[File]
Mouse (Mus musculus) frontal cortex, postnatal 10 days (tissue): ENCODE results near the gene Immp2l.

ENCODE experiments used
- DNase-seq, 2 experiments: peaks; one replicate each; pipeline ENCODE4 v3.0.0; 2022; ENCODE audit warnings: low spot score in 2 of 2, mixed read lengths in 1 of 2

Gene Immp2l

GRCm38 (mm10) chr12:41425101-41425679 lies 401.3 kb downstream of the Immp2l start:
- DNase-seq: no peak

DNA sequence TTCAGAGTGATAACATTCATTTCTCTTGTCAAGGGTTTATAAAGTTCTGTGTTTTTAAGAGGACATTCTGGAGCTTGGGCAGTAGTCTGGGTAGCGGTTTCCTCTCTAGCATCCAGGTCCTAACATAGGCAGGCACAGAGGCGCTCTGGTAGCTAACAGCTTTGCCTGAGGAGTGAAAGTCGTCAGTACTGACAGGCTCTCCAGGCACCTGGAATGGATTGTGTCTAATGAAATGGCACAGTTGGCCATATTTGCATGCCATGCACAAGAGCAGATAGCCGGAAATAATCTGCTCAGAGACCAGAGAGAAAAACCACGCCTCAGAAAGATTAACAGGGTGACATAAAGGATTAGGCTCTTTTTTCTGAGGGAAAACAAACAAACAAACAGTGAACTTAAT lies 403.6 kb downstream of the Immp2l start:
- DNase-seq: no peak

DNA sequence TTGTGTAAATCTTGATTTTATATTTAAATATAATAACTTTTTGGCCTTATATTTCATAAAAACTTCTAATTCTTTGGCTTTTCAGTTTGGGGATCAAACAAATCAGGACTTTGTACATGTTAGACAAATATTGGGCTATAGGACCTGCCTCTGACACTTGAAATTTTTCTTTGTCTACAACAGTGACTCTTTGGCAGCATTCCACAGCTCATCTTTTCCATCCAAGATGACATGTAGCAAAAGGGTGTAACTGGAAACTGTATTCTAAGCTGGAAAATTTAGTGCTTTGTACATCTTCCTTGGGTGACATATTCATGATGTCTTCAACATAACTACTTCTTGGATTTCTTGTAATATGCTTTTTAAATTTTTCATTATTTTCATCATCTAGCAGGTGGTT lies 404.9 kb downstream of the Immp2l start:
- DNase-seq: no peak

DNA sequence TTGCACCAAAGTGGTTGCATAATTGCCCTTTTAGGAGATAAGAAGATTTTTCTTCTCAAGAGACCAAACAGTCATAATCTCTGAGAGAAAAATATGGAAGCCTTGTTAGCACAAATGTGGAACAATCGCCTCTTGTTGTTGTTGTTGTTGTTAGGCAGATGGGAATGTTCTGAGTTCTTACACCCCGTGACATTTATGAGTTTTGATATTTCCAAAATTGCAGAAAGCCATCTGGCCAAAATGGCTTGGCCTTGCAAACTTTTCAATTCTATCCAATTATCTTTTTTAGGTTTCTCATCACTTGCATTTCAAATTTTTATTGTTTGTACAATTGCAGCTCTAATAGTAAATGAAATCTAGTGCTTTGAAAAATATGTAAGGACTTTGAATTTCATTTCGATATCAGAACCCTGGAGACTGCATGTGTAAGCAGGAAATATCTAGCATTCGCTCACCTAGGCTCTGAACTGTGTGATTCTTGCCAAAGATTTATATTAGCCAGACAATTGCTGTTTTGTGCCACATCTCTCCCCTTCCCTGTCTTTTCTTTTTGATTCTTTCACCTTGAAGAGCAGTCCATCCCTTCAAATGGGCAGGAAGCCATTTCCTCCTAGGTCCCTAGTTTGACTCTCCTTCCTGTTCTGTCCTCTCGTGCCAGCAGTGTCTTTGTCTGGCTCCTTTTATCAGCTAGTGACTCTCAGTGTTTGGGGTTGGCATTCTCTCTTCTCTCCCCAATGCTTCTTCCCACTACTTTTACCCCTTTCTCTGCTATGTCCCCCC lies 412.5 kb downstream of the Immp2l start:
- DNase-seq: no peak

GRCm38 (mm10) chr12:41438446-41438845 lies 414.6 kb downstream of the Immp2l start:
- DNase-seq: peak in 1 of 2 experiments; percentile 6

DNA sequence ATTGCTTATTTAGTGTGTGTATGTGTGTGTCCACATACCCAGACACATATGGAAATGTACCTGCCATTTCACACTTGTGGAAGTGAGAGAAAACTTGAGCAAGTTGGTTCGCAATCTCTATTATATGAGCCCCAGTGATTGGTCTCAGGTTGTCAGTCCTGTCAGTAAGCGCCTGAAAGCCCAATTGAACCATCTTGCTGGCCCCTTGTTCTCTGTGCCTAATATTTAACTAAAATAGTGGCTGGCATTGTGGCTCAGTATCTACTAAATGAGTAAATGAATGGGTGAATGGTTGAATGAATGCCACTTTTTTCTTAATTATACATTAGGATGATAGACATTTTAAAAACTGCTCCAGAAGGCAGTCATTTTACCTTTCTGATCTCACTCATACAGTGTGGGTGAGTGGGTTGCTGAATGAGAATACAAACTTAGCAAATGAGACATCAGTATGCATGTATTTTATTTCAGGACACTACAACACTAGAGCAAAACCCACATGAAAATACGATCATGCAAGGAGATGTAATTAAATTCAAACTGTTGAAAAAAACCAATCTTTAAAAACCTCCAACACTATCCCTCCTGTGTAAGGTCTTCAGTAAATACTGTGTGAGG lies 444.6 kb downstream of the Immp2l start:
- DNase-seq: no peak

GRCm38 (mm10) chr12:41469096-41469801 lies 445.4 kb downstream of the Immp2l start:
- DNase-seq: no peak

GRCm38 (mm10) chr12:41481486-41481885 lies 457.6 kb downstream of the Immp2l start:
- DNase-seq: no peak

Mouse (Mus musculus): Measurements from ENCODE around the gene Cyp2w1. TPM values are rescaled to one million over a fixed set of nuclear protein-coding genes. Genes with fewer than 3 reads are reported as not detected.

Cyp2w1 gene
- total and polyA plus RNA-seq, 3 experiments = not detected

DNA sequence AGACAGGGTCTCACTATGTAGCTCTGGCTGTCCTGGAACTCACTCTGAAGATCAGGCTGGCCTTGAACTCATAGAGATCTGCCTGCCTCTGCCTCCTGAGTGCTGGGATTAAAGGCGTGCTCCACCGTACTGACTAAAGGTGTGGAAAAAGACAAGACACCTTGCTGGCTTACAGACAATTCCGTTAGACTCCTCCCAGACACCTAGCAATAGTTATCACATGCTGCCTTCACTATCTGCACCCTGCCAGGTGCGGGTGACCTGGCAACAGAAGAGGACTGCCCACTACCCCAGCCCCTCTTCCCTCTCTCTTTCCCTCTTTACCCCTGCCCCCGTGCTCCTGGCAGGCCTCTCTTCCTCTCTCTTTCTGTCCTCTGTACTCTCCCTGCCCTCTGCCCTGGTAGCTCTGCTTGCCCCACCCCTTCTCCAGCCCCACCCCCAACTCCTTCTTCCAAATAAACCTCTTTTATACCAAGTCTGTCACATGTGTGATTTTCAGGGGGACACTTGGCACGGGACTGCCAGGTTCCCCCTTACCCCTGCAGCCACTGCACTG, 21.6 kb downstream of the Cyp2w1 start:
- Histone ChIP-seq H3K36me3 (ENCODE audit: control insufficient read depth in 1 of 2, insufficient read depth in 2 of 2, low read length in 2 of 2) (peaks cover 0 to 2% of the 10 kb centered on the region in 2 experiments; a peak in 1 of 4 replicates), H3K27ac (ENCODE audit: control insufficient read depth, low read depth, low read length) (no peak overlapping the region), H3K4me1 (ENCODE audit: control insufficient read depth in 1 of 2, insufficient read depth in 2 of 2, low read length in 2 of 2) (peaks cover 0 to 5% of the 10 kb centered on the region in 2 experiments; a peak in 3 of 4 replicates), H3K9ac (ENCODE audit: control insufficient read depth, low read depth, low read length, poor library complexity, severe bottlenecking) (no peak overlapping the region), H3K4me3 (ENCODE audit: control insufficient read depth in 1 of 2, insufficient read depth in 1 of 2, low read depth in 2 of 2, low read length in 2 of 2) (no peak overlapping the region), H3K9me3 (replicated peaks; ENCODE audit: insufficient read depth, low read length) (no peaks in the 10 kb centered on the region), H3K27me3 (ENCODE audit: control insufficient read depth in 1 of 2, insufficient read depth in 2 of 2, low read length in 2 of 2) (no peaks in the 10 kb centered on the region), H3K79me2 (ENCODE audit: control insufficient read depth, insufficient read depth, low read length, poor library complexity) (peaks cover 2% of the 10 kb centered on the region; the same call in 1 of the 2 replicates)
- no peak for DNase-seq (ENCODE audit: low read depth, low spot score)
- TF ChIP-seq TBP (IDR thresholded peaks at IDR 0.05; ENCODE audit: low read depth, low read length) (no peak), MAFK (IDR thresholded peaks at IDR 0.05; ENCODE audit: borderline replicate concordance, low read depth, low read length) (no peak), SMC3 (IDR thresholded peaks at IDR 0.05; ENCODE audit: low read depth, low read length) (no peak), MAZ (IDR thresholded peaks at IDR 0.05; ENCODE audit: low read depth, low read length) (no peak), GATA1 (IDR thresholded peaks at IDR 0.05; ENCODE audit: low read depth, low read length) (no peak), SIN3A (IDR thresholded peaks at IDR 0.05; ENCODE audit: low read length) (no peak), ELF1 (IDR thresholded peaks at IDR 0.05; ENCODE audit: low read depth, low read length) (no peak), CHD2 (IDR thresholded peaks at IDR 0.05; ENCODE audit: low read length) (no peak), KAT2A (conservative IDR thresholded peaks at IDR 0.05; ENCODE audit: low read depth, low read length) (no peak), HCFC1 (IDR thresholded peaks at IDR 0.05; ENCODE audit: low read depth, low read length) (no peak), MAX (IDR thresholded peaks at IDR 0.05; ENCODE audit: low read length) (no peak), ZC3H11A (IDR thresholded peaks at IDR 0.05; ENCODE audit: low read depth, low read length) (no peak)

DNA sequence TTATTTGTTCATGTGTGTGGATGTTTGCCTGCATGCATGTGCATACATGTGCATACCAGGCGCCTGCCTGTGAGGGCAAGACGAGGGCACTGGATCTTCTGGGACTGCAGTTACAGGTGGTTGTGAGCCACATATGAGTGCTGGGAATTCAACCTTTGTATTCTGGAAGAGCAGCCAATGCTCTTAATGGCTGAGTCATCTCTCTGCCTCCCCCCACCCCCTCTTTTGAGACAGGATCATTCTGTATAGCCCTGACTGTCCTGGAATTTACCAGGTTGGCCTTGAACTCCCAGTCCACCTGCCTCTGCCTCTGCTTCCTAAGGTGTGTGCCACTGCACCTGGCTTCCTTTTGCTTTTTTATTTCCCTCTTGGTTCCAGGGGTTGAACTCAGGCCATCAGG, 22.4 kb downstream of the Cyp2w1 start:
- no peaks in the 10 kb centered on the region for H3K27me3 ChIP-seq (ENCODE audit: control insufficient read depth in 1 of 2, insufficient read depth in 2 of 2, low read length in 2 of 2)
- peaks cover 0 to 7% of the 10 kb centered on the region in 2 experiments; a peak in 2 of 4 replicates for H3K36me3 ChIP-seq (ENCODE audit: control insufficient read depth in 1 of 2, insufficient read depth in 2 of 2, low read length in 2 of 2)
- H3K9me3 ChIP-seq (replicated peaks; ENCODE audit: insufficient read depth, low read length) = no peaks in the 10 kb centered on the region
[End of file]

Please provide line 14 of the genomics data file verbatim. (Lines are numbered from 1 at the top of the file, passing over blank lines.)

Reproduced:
- DNase-seq: peak in 1 of 2 experiments; percentile 6